Why Am I So Hard on Myself?

Monday, July 9, 2018

I took a 9:30am Harness Cycle class last Friday, cutting a little bit into my work day - but because I had a light workload for the day & had worked late the night before, I didn't think too much about it. It was also the Friday of a holiday week; who can concentrate then?! 

While in class, though, I started to feel guilty for taking time off work without telling anyone - yes, despite the fact that most of my work was already done & that I was still working the right amount of hours for a regular workday, just slightly out of order. As I rode, I started to beat myself up: What if someone needed me? What if someone needed me & I wasn't around & they thought I was a terrible, constant slacker? What if someone needed me & couldn't find me & told my boss & I got in trouble?

Who, whoa, whoa, self. Calm it down.

The ride continued, & my mind kept going. I started to fall into one of those weird brain spirals, the kind that has you second-guessing everything you do or have ever done: Why can't I wake up earlier to go to a class before work? Why do I stay up so late?Why am I so shitty at being adult?

And it was there, finally, that I was able to stop myself: Hey, wait, I'm not a shitty adult!

But I sure do like to tell myself I am.

I've been feeling out of shape lately, & I've eaten one too many slices of pizza in celebration of summer. What a slug, I told myself. But I've been working out - hard - two to three times for the first time in my life. Give yourself some credit, I reminded myself.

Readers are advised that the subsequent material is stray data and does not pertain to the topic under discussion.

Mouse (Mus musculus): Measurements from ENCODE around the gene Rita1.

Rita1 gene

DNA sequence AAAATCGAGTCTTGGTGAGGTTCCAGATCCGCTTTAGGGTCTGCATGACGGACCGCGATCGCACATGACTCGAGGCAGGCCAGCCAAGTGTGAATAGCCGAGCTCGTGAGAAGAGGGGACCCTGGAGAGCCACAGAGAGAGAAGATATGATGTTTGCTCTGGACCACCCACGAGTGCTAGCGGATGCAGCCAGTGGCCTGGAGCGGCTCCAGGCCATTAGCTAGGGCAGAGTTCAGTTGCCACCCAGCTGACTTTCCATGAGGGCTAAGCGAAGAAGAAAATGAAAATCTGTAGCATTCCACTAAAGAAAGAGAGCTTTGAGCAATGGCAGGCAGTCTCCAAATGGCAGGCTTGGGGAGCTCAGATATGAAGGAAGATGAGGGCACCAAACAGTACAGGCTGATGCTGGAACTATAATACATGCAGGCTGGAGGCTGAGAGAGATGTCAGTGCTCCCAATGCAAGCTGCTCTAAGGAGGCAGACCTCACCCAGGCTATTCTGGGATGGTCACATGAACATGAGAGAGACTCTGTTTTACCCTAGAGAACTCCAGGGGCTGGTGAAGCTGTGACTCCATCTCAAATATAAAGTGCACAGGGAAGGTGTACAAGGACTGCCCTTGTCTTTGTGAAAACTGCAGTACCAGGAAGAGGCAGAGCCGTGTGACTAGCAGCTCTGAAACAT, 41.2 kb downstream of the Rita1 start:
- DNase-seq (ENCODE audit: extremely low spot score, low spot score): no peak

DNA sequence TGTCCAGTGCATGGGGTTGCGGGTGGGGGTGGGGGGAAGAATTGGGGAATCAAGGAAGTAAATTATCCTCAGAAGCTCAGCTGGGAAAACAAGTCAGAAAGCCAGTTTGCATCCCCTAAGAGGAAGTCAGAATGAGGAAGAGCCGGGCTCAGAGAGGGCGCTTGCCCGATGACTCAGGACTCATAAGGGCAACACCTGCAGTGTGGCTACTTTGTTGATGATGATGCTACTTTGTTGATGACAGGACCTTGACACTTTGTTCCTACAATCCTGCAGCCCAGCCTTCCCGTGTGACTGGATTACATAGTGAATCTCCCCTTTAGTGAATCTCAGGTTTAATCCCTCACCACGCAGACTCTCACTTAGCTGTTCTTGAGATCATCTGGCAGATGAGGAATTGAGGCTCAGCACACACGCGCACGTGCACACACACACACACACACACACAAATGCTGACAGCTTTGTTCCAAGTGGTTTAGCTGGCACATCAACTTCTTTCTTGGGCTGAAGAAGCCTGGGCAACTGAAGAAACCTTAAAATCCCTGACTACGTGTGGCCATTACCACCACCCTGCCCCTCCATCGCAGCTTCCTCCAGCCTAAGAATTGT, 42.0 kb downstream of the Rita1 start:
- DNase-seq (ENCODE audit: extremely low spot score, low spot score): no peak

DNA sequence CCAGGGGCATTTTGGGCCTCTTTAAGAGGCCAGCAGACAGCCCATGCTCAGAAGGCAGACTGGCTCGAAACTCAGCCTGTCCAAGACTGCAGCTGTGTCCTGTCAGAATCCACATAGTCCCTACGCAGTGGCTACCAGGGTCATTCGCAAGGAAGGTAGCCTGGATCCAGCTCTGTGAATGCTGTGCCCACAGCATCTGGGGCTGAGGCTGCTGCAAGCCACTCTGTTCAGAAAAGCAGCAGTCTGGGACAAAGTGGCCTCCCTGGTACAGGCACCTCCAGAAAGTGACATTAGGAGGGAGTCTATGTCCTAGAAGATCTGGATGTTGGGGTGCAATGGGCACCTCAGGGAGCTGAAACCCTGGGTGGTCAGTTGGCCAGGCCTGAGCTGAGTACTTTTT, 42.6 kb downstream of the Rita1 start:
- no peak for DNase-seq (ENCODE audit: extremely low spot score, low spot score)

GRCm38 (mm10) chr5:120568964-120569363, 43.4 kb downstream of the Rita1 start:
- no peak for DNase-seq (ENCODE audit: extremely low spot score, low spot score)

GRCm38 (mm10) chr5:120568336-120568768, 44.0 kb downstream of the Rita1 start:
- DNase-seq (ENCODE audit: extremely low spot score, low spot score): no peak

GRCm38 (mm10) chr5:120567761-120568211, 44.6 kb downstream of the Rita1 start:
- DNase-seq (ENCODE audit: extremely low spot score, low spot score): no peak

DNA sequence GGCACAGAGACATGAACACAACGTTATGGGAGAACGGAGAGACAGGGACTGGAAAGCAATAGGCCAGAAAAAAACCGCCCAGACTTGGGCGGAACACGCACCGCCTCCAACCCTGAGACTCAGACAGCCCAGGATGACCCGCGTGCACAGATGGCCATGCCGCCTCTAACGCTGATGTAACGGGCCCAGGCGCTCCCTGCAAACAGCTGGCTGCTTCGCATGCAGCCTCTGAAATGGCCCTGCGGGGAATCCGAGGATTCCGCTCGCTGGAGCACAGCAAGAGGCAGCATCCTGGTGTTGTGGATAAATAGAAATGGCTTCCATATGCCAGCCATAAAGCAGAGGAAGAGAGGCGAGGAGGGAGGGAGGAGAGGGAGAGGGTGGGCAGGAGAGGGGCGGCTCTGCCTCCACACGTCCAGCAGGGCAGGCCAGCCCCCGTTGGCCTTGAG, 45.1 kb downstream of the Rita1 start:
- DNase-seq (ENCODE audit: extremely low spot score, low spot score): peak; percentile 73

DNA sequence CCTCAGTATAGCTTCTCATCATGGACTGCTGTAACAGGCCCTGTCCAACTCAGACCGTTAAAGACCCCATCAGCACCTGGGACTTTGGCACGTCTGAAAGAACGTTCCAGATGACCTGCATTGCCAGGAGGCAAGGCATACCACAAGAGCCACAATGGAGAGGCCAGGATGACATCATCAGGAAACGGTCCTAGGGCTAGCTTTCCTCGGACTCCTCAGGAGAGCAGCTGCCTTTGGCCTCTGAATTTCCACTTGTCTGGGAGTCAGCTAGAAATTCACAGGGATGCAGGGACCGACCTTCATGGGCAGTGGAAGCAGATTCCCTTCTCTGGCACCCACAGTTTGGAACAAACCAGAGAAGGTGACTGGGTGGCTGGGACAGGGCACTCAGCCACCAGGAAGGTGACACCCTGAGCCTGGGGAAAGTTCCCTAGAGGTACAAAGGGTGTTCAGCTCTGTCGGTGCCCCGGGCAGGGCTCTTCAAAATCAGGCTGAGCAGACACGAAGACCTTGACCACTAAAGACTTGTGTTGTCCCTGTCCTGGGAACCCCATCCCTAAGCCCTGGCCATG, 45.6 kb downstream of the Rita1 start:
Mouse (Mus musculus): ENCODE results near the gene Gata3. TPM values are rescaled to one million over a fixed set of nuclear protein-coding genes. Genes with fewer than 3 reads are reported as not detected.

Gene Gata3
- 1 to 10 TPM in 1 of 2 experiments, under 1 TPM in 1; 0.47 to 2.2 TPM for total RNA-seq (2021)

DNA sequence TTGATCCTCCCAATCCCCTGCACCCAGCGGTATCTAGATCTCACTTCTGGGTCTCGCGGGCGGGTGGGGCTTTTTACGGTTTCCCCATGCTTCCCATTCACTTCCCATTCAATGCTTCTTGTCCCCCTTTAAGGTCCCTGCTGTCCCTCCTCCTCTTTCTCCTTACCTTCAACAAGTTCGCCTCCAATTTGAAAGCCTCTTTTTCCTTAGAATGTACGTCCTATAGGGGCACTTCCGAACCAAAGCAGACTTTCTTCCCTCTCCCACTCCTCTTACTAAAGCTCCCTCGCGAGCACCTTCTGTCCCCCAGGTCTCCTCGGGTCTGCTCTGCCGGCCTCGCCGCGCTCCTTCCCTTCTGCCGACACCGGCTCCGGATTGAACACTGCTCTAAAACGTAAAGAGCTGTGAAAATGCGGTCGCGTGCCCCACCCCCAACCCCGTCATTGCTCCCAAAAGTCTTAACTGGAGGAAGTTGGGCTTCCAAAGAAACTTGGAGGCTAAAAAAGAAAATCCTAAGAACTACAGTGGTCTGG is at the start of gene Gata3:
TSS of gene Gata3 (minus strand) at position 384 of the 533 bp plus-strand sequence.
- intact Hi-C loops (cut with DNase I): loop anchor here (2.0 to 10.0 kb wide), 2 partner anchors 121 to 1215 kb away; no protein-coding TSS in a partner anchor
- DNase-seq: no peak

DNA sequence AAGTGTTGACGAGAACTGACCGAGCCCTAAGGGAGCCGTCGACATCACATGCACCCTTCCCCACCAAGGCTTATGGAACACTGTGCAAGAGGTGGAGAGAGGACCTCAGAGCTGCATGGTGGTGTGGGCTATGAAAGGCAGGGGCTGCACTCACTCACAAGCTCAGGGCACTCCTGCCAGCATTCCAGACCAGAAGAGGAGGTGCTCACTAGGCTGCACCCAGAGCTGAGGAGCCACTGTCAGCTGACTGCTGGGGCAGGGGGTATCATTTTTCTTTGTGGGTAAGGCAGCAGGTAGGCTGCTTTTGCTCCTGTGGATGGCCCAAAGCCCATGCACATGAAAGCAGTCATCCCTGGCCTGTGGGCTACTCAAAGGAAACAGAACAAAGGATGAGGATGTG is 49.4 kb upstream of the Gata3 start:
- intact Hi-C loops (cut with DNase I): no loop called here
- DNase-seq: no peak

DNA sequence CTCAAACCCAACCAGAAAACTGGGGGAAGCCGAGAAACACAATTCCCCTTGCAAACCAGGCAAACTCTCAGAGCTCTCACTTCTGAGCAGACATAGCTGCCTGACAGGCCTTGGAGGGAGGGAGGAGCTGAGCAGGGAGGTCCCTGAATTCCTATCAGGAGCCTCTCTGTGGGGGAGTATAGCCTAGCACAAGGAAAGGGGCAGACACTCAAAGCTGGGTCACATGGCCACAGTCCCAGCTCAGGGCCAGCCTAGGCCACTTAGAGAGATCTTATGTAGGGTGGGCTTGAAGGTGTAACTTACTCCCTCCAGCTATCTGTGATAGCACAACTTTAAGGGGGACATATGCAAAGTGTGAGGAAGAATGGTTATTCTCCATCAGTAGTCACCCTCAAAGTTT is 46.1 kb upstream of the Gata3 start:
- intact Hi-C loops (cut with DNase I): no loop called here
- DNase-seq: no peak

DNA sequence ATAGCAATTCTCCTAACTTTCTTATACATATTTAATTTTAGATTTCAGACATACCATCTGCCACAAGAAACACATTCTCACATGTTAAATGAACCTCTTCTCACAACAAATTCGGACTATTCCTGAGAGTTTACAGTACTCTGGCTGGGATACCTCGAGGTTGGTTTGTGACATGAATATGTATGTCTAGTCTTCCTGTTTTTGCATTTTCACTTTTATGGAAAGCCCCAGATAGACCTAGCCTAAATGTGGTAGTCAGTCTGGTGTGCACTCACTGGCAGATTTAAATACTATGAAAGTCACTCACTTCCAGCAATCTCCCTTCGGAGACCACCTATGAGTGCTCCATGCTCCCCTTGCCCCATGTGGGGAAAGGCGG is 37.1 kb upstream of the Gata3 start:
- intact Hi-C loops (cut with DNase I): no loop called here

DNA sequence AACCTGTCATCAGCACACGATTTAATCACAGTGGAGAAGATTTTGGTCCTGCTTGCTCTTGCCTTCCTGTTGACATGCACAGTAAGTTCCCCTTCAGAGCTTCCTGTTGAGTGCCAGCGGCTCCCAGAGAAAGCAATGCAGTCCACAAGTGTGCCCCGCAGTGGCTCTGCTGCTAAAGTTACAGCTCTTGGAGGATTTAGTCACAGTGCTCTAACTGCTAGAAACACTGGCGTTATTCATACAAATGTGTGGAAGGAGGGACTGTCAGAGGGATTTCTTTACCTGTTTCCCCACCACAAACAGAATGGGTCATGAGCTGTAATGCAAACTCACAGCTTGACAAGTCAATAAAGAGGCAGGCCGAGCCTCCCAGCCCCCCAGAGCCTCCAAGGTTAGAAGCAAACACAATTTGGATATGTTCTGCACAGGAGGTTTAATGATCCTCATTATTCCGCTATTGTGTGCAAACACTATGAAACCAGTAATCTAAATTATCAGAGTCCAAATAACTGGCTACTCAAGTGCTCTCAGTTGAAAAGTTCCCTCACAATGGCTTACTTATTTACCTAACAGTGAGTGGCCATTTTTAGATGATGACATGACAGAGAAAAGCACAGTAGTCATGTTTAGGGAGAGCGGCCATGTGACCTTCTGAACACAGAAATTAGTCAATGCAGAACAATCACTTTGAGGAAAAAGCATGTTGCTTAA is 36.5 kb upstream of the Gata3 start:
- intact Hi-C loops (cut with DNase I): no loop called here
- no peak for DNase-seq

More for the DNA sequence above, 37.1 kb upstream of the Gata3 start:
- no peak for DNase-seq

I've been feeling a little bit unsettled at work lately, & I have a a pile of stuff to edit, plus a webinar I haven't yet written an outline for. What a slacker, I told myself. But I've been doing a ton of work on our action around family separation, trans rights, & gun violence prevention, among others. Give yourself some credit, I begged myself.

I've been feeling like a totally unsuccessful writer lately, & I've got a freelance piece due on the 16th that I haven't started yet. What a procrastinator, I told myself. But I just finished a 1,200-word personal essay on mental health, to very positive feedback (& minimal changes!) from my editors. Give yourself some credit, I implored myself.

I am so quick to chastise myself, to insist that I could be better. I could exercise more, I could eat healthier, I could be neater, I could clean the bathroom more often, I could wake up earlier, I could go to bed earlier, I could do more work, I could work more hours, I could save more money, I could, I could, I could, I could.

But what about all the things I'm already doing?

What about the cycling classes I've finished & the work I've completed & the freelancing I've done & the activism I'm engaged in? What about the three blog posts a week & the mostly-clean apartment & the loving marriage & the relationship with my mom & the money in my savings account? Why am I so quick to dismiss my successes - even the small, everyday ones?

Life is a challenge - all of it, for all of us - & those small successes deserve our recognition & appreciation as much as the large ones do. When you put them all together, they're one big success. They're a life.

For someone who has struggled with mental illness, especially, it's all too easy to insist that I could be so much better. In that moment, though, in the middle of that ride, I thought to myself: I am pretty damn good.

And now I just need to remember it - like, all the time.

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